An expected followup report by the Department of Justice in July detailed why the federal government believes systemic use of excessive force within Alabama’s prisons for men violates the Eighth Amendment. 

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As of Tuesday, at least 29 state inmates and two prison workers have died after testing positive for COVID-19. There have been 453 confirmed coronavirus cases among inmates and 429 among prison staff as of Oct. 14, according to ADOC.

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Crime

28th Alabama inmate dies after testing positive for COVID-19

Since the start of the pandemic, 441 Alabama inmates and 415 staff have tested positive for coronavirus.

Eddie Burkhalter

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(STOCK PHOTO)

Johnny Dwight Terry on Oct. 8 became the 28th Alabama inmate to die after testing positive for COVID-19. 

Terry, 74, had multiple health conditions and was taken from Limestone Correctional Facility to a local hospital on Oct. 6 after exhibiting symptoms of coronavirus. He tested positive at the hospital where he remained until his death, the Alabama Department of Corrections said in a press release on Friday. 

Two additional inmates and four workers at Limestone prison also tested positive for COVID-19, according to ADOC, bringing the total number of inmates who have tested positive at the prison to 23 and infected staff to 26.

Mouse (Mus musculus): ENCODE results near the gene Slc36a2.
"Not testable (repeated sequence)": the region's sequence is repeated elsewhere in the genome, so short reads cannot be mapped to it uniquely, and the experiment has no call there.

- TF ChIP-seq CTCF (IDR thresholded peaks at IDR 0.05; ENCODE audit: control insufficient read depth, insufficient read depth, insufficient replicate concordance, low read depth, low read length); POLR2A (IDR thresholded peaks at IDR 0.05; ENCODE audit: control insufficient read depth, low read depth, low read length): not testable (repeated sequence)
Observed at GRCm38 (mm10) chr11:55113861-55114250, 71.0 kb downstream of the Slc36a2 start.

Since the start of the pandemic, 441 Alabama inmates and 415 staff have tested positive for coronavirus. Two prison workers at Julia Tutwiler Prison for Woman died after testing positive for the disease. Of the state’s approximately 22,000 inmates, 2,834 had been tested for coronavirus as of Oct. 7, according to ADOC.

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Corruption

Attorney general opposes motion to reconsider Hubbard’s prison sentence

“Hubbard is not being punished for his reversed convictions. He is being punished for the crimes of which he remains convicted,” Marshall wrote to the court. 

Eddie Burkhalter

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Former Alabama House Speaker Mike Hubbard reported for his prison sentence at the Lee County Detention Facility on Sept. 11.